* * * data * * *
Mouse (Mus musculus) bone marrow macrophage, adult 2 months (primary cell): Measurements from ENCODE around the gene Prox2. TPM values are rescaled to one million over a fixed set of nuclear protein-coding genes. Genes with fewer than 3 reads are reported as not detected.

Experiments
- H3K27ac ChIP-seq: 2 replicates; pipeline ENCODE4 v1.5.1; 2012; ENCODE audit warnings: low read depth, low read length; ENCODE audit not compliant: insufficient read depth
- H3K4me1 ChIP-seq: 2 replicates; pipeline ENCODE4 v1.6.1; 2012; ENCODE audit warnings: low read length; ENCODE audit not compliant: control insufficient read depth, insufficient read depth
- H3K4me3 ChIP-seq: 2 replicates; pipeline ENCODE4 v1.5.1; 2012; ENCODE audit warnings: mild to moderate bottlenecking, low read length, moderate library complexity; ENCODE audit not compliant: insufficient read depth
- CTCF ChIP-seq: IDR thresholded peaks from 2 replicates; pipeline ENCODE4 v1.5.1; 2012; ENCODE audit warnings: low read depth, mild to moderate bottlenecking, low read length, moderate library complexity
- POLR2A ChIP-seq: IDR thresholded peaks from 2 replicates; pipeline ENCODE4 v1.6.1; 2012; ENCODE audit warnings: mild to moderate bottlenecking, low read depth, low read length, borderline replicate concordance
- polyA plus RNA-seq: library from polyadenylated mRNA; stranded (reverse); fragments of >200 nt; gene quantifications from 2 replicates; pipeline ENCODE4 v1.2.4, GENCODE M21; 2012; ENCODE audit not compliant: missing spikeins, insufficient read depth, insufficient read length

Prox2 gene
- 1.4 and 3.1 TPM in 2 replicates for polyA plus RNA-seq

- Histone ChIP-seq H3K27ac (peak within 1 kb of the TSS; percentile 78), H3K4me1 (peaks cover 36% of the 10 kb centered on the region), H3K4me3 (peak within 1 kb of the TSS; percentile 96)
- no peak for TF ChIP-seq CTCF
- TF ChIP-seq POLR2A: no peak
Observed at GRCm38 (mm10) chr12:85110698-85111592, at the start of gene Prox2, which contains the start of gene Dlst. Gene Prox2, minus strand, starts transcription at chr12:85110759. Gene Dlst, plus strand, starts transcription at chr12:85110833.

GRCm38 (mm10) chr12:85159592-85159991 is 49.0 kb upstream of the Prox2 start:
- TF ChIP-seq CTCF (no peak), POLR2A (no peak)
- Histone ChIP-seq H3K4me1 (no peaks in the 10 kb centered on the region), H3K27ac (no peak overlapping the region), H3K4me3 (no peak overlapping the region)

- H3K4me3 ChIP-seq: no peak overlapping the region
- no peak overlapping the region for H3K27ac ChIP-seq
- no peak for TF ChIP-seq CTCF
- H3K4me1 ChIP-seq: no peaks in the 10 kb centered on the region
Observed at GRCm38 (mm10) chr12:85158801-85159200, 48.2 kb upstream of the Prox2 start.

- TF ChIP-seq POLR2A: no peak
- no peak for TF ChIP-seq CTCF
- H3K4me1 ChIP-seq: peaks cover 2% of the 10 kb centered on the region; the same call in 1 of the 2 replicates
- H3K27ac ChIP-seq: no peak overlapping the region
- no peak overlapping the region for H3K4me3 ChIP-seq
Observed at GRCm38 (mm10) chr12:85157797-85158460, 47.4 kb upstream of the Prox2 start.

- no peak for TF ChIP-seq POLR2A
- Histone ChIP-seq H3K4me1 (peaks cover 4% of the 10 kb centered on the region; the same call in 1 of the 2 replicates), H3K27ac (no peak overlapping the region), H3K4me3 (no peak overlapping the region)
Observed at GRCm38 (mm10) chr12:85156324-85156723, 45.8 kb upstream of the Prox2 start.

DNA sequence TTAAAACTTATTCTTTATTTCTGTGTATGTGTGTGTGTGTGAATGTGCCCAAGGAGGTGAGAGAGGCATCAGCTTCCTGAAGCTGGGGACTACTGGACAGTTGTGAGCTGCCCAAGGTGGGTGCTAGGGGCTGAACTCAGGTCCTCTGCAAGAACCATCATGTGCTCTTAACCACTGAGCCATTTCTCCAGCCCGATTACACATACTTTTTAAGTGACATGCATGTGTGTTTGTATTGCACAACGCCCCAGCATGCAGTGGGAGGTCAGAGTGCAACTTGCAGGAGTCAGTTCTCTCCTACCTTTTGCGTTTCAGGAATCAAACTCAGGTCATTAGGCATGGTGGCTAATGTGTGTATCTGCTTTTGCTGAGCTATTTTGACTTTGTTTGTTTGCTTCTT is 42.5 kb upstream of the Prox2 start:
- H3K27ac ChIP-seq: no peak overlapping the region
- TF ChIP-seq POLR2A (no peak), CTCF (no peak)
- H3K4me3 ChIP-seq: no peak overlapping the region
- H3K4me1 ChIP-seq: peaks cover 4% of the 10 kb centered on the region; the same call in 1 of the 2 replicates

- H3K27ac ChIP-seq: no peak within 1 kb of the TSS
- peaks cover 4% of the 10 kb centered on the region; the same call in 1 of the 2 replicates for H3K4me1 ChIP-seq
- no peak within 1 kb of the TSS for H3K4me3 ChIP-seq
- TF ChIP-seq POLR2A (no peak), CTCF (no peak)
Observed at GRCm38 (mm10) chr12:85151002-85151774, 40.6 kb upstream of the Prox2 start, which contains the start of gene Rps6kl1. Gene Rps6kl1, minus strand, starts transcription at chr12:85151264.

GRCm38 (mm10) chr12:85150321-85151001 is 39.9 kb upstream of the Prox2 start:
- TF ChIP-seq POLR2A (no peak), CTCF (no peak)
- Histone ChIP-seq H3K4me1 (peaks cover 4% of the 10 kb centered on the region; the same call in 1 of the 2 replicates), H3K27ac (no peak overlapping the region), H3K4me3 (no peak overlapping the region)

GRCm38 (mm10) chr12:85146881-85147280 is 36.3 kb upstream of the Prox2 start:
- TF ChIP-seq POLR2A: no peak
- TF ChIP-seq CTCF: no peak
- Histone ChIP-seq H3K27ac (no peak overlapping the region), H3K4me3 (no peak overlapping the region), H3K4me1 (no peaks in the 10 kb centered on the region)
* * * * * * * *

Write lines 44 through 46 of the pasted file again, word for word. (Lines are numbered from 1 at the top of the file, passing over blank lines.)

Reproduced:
- Histone ChIP-seq H3K4me1 (peaks cover 4% of the 10 kb centered on the region; the same call in 1 of the 2 replicates), H3K27ac (no peak overlapping the region), H3K4me3 (no peak overlapping the region)

GRCm38 (mm10) chr12:85146881-85147280 is 36.3 kb upstream of the Prox2 start:
- TF ChIP-seq POLR2A: no peak